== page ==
When Erykah Badu stripped down to complete nudity in order to sell an album, I knew the tides had finally turned for the worst — not only for music, but also for the image of black women. Erykah has been considered for some time as a true artist’s artist, not the kind of person who would use sex to sell anything, let alone an album. In her video for “Window Seat” she claimed to be making a statement for freedom, non-conformity, and the questioning of authority. But what most of us saw was a black woman bearing her rather bodacious body near the time of her album release, which is something we would expect from Lil Kim, not a creator of quality.
There was a time when Madonna was cursed for using such tactics to sell, but now such antics are beyond par for the course. The hyper-sexuality of Beyonce’s video for “Single Ladies (Put a Ring on It).” The over-the-top, bi-curious video from Usher featuring Nicki Minaj, “Lil’ Freak.” The video for “Telephone” by Lady Gaga featuring Beyonce, in which meaningless girl-on-girl innuendo is taken to an absurd extreme. It seems that one cannot turn on the television these days without a black woman thrusting her crotch into your face, showing you her goodies, or inviting you to join a happy-go-lucky lesbian coupling sans serious cultural consideration.
Not that all of that is bad. The promotion of the notion of the hypersexual black woman has been used for centuries to justify the rape and abuse of black females from slavery through the times of Jim Crow. As a defense against this horrible cultural portrayal, many black women over the years have retreated from any sexual display to hide behind an asexual veneer. It was better to be seen as somewhat unattractive if efficient, than to possibly give fodder to the idea that black women are the insatiable vixens that the mainstream sought to cast us as. This strangulation of African American female sexuality has been a burden and a curse for a number of years. The freedom for black women to be sexual beings, while being seen as human and worthy of respect, is a relatively new phenomenon.
Fast forward to the 21st century. Now we have a veritable smorgasbord of black women serving up piping hot cakes of our sexiness for the consumption of an eager public. We want to see this as an empowering departure from stifled black women seeking to avoid the Jezebel stereotype. But could there be another stereotype black female stars are playing into by using sex to sell?
Fascination with the black woman’s body began with the infamous career of the “Hottentot Venus” — a black woman named Saartjie Baartman displayed like an animal due to the huge proportions of her derriere in 19th century Europe. The “Hottentot Venus” was a real woman with a full spectrum of emotions and needs, but it was her African body features that made her stand out as a freak show item that could draw huge crowds. We have to wonder if stars like Erykah Badu, Beyonce and Nicki Minaj are similarly using their booties to draw huge virtual crowds in this mediated age.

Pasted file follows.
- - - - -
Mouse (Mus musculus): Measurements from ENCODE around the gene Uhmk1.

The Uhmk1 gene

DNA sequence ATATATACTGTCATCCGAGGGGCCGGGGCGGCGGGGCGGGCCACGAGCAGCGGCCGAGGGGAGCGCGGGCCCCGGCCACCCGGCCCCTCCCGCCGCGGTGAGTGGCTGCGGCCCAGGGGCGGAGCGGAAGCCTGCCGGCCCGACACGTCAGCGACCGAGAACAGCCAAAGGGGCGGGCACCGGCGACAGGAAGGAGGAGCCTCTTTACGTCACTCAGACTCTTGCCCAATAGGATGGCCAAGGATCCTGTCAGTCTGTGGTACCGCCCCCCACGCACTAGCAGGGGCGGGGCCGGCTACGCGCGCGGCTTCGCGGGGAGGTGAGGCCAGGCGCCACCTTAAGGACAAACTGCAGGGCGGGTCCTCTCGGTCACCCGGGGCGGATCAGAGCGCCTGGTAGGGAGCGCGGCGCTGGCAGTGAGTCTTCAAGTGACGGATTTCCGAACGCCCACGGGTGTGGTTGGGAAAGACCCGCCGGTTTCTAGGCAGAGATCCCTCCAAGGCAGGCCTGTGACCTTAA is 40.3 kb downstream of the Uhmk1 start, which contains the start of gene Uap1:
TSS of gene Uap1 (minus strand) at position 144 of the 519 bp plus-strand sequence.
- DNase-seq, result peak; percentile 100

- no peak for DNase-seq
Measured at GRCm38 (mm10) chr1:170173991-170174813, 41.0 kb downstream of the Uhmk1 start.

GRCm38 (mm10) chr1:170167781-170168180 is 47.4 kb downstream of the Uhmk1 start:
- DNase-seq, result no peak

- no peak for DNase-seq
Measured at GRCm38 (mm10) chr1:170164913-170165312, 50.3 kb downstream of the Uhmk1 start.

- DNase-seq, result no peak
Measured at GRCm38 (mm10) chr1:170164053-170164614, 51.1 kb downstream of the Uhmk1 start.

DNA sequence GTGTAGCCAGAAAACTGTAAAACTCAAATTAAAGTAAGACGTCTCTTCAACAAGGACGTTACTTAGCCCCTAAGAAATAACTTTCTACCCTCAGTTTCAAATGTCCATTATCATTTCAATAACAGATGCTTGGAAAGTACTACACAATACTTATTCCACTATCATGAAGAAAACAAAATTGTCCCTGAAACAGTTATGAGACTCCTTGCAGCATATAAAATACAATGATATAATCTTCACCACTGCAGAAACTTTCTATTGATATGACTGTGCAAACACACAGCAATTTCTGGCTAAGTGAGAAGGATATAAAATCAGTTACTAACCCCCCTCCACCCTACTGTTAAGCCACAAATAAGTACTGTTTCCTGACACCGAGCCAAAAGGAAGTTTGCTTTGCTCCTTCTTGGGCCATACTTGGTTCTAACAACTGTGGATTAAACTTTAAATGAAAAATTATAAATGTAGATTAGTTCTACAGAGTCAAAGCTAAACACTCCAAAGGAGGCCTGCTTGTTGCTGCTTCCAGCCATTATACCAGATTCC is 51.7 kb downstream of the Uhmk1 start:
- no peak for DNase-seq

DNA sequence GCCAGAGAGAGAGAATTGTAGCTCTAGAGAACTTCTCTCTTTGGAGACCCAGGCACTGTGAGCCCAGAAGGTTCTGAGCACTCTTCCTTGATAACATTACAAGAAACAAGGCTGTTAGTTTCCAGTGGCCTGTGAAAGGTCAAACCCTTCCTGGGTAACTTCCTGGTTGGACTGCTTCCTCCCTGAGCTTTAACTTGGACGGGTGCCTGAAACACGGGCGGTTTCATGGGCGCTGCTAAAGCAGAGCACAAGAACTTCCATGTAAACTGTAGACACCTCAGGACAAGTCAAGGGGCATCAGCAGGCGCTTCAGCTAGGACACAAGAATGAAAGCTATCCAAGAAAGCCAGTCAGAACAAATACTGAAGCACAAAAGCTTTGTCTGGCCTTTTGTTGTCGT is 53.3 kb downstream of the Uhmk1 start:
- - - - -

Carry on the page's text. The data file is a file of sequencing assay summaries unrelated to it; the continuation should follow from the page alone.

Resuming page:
Beyonce, we expect this of. We love her catchy songs, and could not imagine a Bey video that did not feature her backside gyrating to a popping beat. Nicki Minaj has of course allegedly enhanced her buttocks considerably for the sole purpose of sensually presenting them to new audiences she hopes to commandeer. But Erykah Badu?
Much like India.Arie, Erykah Badu has always seemed to be both ahead of her time and beyond the pressures of music business money-making. She is someone who we would expect to use actual talent to sell records rather than the public’s inherent fascination with the black woman’s bottom. But perhaps after her last album failed to cause a sufficient stir, she decided to reach for that never-fail attention getter in every black woman’s PR arsenal.
When we watched Erykah slowly undress in her new video taking a walk in Dallas’ Dealey Plaza, as she saunters in her lingerie, there is a distinctive shift in attention as her black panties come into the frame. There is shock and there is awe. For we hardly think of her as being super curvaceous. But when that ample badonka donk comes into view, we knew we had it wrong all along. Erykah was not only that angelic, airy purist we all thought she was. She was also that black female sex machine this whole time. And she is taking this timely revelation all the way to the bank.
I know, I know. She gets shot in a recreation of the assassination of JFK, and the words “Group Think” spill out of her head onto the pavement. But all anyone is really thinking about at that point in the video is that primal ass shifting from left to right before those damned censor patches obscure it from view. Erykah pulled the booty card at exactly the right moment of her career. And she got what she wanted. The attention of an entire nation. It makes one think.
When Saartjie Baartman, was cruelly displayed, she was a slave and died an early death due to her dehumanizing treatment. Now we have African American women today using the power of the black woman’s ass to fully empower themselves, whether it’s to make money or promote something they believe in. We have to applaud Badu for using her assets to challenge people’s narrow mentalities, but we also have to wonder whether she is taking black women back to the 19th century by using this tactic. It’s empowering for her career, but reduces her to being more powerful as a bootylicious body rather than as an artist.
Will there ever come a time when a black woman is not judged or used for her body, even if she is using her body to enhance her own social standing? If even a respected black female musician is willing to use her body as a tool, we may have to wait another 100 years to get the answer to this question.